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- How much food can I give in 1 day to an adult dog?
- How much food can I give in 1 day to a young dog?
- How much food can I give in 1 day to an older dog?
- Is there a problem with giving too much food?
- This amount is close to half of what I have been giving my dog, and I am worried he is getting enough nutrition.
- My dog will not eat food unless it has been mixed with milk or canned food.
- This food seems difficult to eat for dogs with small mouths.
Guidelines are as follows.
For dogs up to 15kg, about 1.2% of body weight
For dogs more than 15kg, about 1% of body weight
Since there are individual differences in the breed and activity, please be sure to keep an eye on the weight and stool of your dog. If your dog is gaining or losing weight, you will need to decrease or increase the amount of food accordingly. At the same time, if the stool is too loose, the amount of food being given is too high, and likewise if the stool is too hard, the amount of food is too little.
However, please increase or decrease the amount little by little over a sufficient period of time, since changing the amount of food suddenly can be a burden on the body. When you enter your dog’s weight in the "adult dog feeding amount approximation table by body weight", it automatically calculates a more detailed guideline for the value. Please use this tool.
Since a young dog will continue to grow every day, it is important to continue to increase the daily or weekly amount according to their growth. Until around age 1, please give extra food to your dog. However, if you find your dog is gaining too much weight or getting diarrhea from overeating, you will need to be a little more conservative with the amount. Since particularly important time in skeletal development, it is a good idea to offer slightly more than referenced to your dog. If your dog is having trouble chewing the food, please try crushing it or soaking it in warm water before offering.
The general principle is to reduce the amount by about 20% to 30% less than the amount for energetic adult dogs. Since the digestive capacity is lower, eating too much can cause failure in the stomach, intestine, kidney, etc. Poor protein quality especially can become a burden on the emissions function of the kidneys, making them prone to failure. However, dogs who are still active after 8 years old, suddenly reducing their amount of food by 30% may cause a drop in their physical strength. Make sure to observe your dog’s activity level, weight, and daily stools while controlling their amount of food.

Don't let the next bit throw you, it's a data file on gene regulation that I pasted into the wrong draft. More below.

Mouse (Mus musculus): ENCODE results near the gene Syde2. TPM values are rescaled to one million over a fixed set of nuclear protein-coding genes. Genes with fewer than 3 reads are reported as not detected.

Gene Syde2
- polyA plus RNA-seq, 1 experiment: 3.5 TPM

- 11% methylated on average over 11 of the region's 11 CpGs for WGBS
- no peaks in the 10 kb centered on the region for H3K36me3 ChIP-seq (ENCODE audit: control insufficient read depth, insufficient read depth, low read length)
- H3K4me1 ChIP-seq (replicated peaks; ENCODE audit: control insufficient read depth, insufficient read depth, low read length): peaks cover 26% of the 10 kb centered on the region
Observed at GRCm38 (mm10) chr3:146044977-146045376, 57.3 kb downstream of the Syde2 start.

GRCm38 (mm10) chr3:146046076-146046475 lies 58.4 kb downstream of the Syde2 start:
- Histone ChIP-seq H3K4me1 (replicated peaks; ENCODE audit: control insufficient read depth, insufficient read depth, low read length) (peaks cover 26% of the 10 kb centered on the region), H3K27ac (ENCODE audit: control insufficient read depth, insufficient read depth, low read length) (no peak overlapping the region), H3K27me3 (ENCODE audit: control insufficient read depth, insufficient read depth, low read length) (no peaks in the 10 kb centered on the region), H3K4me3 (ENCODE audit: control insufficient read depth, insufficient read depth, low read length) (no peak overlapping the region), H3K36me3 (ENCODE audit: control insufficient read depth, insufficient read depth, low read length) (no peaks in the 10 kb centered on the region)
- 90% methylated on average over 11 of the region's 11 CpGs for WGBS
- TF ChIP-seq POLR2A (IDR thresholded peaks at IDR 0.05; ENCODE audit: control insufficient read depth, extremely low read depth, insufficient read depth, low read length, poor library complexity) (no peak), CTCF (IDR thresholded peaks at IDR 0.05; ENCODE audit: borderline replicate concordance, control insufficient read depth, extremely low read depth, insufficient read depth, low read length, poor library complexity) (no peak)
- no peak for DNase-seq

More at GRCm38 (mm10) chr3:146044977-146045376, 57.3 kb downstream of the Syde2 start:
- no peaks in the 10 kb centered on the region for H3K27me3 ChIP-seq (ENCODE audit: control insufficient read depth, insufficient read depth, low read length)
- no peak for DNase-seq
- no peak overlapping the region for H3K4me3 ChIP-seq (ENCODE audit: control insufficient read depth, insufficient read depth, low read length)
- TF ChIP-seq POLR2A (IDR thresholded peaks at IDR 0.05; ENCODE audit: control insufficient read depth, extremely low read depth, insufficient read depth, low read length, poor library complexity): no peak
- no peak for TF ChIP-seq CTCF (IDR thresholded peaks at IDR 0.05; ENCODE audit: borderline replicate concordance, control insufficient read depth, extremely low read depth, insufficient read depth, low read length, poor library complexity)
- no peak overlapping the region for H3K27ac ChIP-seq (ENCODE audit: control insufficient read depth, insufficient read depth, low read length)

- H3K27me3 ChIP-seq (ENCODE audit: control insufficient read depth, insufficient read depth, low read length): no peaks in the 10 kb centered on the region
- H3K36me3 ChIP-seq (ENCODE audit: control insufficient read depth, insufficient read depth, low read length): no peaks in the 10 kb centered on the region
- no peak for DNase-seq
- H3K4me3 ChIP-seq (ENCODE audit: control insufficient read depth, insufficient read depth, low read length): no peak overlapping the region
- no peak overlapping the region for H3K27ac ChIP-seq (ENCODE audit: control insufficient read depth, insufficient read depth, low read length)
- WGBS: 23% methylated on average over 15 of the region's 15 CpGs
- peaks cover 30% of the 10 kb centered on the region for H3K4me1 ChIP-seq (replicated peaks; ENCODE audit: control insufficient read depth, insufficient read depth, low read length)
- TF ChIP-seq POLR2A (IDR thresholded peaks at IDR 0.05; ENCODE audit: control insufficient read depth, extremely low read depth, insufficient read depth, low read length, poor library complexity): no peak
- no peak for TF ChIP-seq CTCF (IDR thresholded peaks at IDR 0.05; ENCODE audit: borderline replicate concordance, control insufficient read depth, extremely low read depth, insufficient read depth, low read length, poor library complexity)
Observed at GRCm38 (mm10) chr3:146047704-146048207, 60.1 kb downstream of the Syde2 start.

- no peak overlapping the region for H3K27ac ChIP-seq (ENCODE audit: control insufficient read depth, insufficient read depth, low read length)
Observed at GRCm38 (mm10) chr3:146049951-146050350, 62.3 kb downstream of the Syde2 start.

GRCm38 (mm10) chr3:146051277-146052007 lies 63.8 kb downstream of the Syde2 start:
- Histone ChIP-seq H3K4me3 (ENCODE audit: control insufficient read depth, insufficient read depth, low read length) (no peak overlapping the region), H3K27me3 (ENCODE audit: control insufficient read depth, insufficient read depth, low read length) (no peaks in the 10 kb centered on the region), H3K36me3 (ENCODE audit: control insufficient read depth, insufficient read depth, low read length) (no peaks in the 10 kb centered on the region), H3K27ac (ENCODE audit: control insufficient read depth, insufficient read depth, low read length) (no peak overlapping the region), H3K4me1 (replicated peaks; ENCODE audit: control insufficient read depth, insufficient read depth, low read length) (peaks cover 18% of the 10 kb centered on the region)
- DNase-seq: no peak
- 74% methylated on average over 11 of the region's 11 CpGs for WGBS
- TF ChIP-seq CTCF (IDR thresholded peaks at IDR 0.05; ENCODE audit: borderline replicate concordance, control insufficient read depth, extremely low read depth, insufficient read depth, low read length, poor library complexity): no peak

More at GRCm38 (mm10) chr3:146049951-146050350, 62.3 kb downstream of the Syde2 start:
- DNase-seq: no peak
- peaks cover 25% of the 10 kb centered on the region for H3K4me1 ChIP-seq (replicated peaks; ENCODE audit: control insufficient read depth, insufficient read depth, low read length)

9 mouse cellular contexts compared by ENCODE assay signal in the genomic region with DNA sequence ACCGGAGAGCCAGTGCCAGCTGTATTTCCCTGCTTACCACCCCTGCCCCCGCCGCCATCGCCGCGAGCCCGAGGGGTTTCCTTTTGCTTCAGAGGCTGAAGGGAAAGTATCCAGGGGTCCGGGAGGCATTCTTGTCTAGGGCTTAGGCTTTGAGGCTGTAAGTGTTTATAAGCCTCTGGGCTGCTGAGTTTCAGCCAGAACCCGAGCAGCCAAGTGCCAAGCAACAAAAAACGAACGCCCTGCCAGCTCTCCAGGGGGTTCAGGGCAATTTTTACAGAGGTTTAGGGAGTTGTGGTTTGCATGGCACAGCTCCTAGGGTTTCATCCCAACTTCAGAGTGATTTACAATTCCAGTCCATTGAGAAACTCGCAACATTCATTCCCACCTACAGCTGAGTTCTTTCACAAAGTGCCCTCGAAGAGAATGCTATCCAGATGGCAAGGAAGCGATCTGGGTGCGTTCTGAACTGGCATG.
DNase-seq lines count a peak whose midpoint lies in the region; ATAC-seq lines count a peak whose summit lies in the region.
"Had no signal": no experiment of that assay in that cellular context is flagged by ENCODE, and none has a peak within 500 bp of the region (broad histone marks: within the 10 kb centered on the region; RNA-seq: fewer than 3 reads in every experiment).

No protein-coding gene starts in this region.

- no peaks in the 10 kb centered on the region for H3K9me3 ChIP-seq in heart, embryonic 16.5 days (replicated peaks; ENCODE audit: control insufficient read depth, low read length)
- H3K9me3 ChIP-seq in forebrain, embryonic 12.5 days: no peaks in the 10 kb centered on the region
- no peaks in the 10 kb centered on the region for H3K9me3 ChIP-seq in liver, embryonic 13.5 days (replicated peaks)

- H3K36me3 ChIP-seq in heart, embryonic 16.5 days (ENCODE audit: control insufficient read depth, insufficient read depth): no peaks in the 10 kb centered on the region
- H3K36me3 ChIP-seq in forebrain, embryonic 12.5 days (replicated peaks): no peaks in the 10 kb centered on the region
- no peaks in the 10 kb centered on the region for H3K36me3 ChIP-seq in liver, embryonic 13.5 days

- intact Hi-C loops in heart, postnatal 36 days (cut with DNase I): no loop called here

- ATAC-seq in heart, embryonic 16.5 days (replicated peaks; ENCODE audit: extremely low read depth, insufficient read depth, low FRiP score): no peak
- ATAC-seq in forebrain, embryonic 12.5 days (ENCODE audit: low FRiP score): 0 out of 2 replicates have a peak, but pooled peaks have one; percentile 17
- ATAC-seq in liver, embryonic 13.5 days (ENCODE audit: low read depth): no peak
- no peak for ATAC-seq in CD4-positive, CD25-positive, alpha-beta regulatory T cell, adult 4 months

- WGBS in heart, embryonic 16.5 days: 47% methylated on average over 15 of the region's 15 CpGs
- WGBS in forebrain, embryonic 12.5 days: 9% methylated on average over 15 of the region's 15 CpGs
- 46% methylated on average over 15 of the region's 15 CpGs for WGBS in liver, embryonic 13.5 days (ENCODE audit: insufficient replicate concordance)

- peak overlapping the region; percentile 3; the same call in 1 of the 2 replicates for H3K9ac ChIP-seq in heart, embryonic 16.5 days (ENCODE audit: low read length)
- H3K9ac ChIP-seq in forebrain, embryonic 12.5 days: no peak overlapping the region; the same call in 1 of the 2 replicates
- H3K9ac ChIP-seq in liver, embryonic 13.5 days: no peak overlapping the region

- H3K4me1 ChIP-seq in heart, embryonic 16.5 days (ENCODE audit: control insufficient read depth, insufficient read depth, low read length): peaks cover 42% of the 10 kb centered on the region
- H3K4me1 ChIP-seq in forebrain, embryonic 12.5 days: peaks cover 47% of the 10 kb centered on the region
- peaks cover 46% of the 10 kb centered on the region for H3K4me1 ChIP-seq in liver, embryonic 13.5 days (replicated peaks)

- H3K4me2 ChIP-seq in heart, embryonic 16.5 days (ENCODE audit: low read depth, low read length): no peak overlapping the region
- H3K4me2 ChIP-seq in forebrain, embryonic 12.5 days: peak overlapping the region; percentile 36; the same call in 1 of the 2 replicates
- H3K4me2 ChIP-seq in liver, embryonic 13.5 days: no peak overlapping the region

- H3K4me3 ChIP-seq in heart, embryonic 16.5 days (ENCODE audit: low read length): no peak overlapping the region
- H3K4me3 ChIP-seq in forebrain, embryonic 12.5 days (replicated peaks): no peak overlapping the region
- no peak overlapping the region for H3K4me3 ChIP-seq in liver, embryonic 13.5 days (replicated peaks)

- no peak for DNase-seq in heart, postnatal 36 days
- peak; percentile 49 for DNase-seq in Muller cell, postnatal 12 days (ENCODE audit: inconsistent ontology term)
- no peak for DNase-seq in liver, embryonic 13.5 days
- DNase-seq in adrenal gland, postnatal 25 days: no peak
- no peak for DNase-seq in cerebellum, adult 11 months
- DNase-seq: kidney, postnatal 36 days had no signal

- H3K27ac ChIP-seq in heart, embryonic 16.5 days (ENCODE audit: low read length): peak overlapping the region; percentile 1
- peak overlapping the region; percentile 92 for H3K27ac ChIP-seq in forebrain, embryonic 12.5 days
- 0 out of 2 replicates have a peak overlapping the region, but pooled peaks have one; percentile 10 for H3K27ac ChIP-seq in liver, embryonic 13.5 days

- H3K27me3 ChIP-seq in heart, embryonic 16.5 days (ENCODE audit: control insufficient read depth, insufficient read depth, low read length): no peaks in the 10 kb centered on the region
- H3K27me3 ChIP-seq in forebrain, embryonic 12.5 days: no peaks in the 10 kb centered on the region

There is no particular problem, but it is best for adult dogs to stay slim. Please control the amount of food if your dog is obese.
FINEPET'S dog food has a digestion and absorption rate of 87%, which is the highest rate in the general dog food market. It also has a carefully balanced mix of vitamins and minerals. As long as the body gets the required amount of nutrition, the amount of food your dog will eat will naturally become used to this amount. When first switching dog foods, please make sure to allow for some adjustment time, and if your dog seems restless and wanting more, you can try to mix some unflavored white rice and boiled cabbage in with your dog’s food.
Adult dogs do not have the enzymes to digest the lactose allergen in milk, so please do not mix their food with milk. If your dog will absolutely not accept food without milk, please use milk specifically for dogs (or at least milk with the lactose removed).
FINEPET'S dog food and other dry foods are good for the your dog’s healthy teeth and jaws, but if your dog cannot eat dry food because it is too hard, one method is to temporarily crush and soak it in lukewarm water until they get used to eating dry food.
In breeds such as Papillon and Yorkshire terrier, you often here that these dogs’ mouths are too small so they either accidentally swallow the food or cannot eat it properly. In this case, please try breaking the food into fine pieces with a hammer or soaking the food in lukewarm water. However, we continue to stress that only feeding your dog soft foods is not good for your dog’s teeth and you should gradually help them get used to eating dry food.
Also, originally a dog’s canine teeth are well developed, and rather than eat by chewing well using the molars, dogs use their canines in order to break food into appropriately sized pieces that can then be slurped. If your dog appears to be seems to be interested in slurping their food, there should be no problem as long as they can use their throat.